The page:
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SUV sales start to accelerate
New vehicle sales; Purchasing manager gauges; US rates

Purchasing manager surveys: The Australian Industry Group (AiGroup) Performance of Construction Index (PCI) rose from 41.3 points to 42.7 points in February. The ‘final’ CBA/IHS Markit Services Purchasing Managers’ Index (PMI) fell from 50.6 points to 49.0 points in November. A reading above 50 indicates an expansion of business activity.

New vehicle sales: In February, 79,940 new vehicles were sold, down by 8.2 per cent over the year. But SUV sales in February were actually up 5.4 per cent on the year. The rolling annual total of new vehicle sales in February was 1,045,422, down 8.1 per cent on the year after falling 8.2 per cent in the year to January.

US rate cut: The US Federal Reserve has announced an emergency rate cut, reducing the federal funds rate by 50 basis points to a range of 1.00-1.25 per cent. Federal Reserve chair Jerome Powell said “The virus and the measures that are being taken to contain it will surely weigh on economic activity” for “some time”.

The services and construction sector gauges highlight conditions in the sectors as well as providing guidance on the economy more generally. The vehicle sales data provides guidance on consumer spending as well as conditions for the Autos and Components sector of the sharemarket.

What does it all mean?

• Central banks are pulling their weight in supporting economies through the COVID-19 ‘medical emergency’. Now it is up to governments. Tax cuts or one-off cash handouts will work to support economies (perhaps the latter in stored value cards with a short expiry date). The Australian federal budget is balanced, providing a lot of scope for fiscal stimulus. But real economic recovery will only come when COVID-19 is contained.

• Luxury vehicle sales are growing and now it seems that SUVs are joining them. Low rates and higher home prices give budding vehicle buyers more purchasing power.

What do the figures show?

Purchasing manager surveys

• The Australian Industry Group (AiGroup) Performance of Construction Index (PCI) rose from 41.3 points to 42.7 points in February.

• The ‘final’ CBA/IHS Markit Services Purchasing Managers’ Index (PMI) fell from 50.6 points to 49.0 points in February. Readings above 50 indicates an expansion of business activity.

• According to the AiGroup: “Across the four construction sectors in the Australian PCI®, house building activity showed further improvement in February, expanding at its fastest pace in three months (trend). Elsewhere, conditions remained subdued. Engineering construction declined at slower rate, while the fall in commercial construction was sharper (a lower index result in the month) and the apartment building activity index remained deeply negative.”

• The CBA/IHS Markit February PMI: “While modest, the rate of decrease signalled by the index was the steepest for a year. Bushfires in some parts of Australia and the global outbreak of the coronavirus dampened activity, according to anecdotal evidence. Meanwhile, demand conditions deteriorated during February, after having strengthened at the start of the year.”

New vehicle sales

• The Federal Chamber of Automotive Industries reported: “The February 2020 market of 79,940 new vehicle sales is a decrease of 7,162 vehicle sales or -8.2 per cent on February 2019 (87,102) vehicle sales. February 2020 had the same number of selling days (24.0) as February 2019 and this resulted in a decrease of 298.4 vehicle sales per day.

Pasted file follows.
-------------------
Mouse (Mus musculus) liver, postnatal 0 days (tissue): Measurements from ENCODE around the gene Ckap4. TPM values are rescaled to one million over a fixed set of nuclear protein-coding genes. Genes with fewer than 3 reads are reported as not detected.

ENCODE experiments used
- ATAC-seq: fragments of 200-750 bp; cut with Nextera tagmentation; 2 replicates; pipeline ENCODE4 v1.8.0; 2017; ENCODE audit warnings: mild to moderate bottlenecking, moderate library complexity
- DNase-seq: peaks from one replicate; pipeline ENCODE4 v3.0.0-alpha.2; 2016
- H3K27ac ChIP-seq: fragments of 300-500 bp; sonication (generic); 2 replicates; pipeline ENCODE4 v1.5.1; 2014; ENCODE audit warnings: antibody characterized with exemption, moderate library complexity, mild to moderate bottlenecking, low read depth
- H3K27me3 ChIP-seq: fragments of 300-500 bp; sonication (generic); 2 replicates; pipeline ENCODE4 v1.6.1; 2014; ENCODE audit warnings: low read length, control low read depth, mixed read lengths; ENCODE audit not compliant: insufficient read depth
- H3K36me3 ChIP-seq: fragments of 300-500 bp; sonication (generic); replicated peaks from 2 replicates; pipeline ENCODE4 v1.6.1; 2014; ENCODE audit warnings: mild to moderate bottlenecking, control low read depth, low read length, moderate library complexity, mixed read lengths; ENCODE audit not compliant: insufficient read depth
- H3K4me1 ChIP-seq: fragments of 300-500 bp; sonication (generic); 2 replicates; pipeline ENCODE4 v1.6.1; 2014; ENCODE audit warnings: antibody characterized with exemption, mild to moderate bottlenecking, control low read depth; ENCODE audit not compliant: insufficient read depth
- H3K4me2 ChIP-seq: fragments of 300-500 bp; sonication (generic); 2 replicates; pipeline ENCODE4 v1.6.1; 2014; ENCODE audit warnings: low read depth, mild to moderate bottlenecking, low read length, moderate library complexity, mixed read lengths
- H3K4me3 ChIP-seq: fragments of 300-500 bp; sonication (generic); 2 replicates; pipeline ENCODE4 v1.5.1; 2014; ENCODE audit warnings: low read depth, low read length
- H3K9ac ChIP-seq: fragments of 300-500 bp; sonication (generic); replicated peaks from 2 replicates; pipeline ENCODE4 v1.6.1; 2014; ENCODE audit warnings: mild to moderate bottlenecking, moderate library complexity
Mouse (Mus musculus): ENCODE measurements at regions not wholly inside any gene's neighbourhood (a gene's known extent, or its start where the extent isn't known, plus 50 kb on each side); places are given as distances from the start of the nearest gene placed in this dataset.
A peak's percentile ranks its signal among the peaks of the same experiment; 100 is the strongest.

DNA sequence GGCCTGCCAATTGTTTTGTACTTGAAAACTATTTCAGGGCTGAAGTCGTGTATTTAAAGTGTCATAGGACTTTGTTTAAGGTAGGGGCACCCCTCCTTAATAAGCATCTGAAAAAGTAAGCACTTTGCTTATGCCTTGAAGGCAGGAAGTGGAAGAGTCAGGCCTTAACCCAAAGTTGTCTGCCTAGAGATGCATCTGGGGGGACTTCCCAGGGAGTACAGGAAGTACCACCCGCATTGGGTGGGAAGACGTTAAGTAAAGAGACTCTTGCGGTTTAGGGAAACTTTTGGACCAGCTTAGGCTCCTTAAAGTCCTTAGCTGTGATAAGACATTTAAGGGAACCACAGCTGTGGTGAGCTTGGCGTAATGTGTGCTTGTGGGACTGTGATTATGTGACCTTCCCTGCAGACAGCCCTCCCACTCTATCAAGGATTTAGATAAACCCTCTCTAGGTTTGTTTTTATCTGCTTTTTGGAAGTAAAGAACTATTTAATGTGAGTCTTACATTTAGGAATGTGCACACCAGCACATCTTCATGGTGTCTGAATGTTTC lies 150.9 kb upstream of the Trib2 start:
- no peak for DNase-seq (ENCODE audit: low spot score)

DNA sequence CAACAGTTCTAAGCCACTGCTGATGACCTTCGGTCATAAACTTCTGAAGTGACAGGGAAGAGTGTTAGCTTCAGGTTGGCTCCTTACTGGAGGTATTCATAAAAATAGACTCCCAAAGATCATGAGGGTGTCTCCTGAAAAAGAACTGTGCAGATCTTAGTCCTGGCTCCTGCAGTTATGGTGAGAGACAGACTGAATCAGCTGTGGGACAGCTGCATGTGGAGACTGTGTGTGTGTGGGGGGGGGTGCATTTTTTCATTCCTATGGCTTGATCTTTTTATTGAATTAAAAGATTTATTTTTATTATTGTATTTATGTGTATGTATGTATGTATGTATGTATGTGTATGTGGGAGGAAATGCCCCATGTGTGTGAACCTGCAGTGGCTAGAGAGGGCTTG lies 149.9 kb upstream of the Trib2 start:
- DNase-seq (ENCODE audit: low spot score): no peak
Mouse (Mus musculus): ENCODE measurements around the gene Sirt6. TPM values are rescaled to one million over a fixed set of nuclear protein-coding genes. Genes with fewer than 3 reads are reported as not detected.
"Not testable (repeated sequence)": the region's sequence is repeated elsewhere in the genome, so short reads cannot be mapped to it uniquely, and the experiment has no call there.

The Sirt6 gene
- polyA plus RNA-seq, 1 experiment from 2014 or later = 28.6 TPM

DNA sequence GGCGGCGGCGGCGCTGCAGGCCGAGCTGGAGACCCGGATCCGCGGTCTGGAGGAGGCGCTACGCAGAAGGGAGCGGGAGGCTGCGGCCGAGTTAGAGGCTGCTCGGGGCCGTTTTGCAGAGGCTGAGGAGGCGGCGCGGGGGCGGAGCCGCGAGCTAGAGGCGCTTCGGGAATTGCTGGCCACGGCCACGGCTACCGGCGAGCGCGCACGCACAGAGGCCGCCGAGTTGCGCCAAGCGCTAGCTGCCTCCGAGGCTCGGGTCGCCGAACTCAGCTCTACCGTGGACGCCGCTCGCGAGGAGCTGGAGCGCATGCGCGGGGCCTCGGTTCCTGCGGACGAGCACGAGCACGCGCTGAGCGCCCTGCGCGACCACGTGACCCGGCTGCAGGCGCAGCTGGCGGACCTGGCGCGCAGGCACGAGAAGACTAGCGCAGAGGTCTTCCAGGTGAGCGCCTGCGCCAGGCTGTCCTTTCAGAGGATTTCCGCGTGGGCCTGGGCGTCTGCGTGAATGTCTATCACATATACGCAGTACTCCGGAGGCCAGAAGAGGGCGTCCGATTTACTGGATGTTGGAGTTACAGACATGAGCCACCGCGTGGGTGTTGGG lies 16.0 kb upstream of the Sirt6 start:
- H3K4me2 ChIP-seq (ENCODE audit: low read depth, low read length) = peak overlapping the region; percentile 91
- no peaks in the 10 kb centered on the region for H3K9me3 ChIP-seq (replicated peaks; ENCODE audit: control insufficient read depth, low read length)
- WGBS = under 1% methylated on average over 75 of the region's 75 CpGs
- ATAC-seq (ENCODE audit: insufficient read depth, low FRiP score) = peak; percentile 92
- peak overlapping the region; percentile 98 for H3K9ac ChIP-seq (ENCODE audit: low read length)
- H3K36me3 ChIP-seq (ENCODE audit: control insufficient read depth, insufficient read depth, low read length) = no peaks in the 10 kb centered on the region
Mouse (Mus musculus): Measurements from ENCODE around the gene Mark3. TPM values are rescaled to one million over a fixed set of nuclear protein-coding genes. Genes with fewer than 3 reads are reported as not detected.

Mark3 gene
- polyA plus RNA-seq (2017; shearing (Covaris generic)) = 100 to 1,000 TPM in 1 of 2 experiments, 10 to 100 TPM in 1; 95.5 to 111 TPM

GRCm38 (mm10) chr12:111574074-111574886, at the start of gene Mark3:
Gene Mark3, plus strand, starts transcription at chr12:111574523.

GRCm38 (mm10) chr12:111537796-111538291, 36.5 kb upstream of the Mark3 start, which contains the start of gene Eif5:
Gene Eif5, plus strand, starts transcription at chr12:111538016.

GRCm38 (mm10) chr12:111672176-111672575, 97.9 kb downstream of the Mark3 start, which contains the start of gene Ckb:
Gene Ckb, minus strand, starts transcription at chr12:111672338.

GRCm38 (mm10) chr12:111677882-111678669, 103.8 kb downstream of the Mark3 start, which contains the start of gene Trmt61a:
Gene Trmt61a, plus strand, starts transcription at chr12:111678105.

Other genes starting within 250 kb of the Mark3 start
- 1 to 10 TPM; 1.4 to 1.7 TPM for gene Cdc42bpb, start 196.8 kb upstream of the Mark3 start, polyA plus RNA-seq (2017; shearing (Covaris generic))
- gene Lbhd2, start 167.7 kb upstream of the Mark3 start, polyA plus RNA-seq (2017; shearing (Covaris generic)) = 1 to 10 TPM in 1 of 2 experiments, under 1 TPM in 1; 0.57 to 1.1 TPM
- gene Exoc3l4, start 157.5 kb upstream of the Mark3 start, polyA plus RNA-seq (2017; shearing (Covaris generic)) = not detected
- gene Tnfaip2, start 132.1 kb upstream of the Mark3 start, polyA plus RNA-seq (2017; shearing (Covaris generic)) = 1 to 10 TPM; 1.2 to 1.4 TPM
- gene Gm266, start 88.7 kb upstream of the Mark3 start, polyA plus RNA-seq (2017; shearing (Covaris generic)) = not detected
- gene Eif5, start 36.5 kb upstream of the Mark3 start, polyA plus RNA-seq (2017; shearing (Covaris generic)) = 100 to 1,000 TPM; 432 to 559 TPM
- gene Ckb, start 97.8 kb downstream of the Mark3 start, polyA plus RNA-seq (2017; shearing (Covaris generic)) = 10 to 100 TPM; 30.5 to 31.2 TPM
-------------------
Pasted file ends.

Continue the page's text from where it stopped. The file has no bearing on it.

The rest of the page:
• The Passenger Vehicle Market is down by 4,503 vehicle sales (-16.6 per cent) over the same month last year; the Sports Utility Market is up by 2,012 vehicle sales (5.4 per cent); the Light Commercial Market is down by 4,308 vehicle sales (-21.7 per cent); and the Heavy Commercial Vehicle Market is down by 363 vehicle sales (-8.2 per cent) versus January 2019.”

• Sales across states and territories over year to February: NSW (down 11.3 per cent); Victoria (down 8.4 per cent); Queensland (down 8.5 per cent); South Australia (down 5.2 per cent); Western Australia (down 7.3 per cent); Tasmania (down 8.3 per cent); Northern Territory (down 30.8 per cent); ACT (up 52.8 per cent).

• The biggest selling vehicle in February was the Toyota Hi-Lux (3,421) from Toyota RAV4 (3,375) and Ford Ranger (3,202).

• The rolling annual total of new vehicle sales in February was 1,045,422, down 8.1 per cent on the year after falling 8.2 per cent in the year to January. Passenger car sales fell by 17.3 per cent on the year with SUVs down 1.2 per cent and “other vehicles” down 8.5 per cent.

• In the year to February, SUVs accounted for a record 61.5 per cent of combined SUV and passenger vehicle sales.

What is the importance of the economic data?

• The Federal Chamber of Automotive Industries releases estimates of new vehicle sales on the third business day of the month. The figures highlight the strength of consumer spending as well as conditions facing auto & components companies.

• CBA and the Australian Industry Group (AiGroup) release surveys on the manufacturing, and services sectors each month with AiGroup also releasing a survey for the Construction sector. The Australian surveys are the local equivalents of similar surveys released for other countries. The surveys are useful, not just in showing how the sector is performing, but in providing some sense about where it is headed. The key ‘forward looking’ components are orders and employment.

What are the implications for interest rates and investors?

• Interest rates will remain at super low levels for a lengthy period. For home owners and mortgagees that is good news. Less positive for those living off interest income.

• Stabilisation of new vehicle sales would be positive for listed Auto & components companies.

Published by Craig James, Chief Economist, CommSec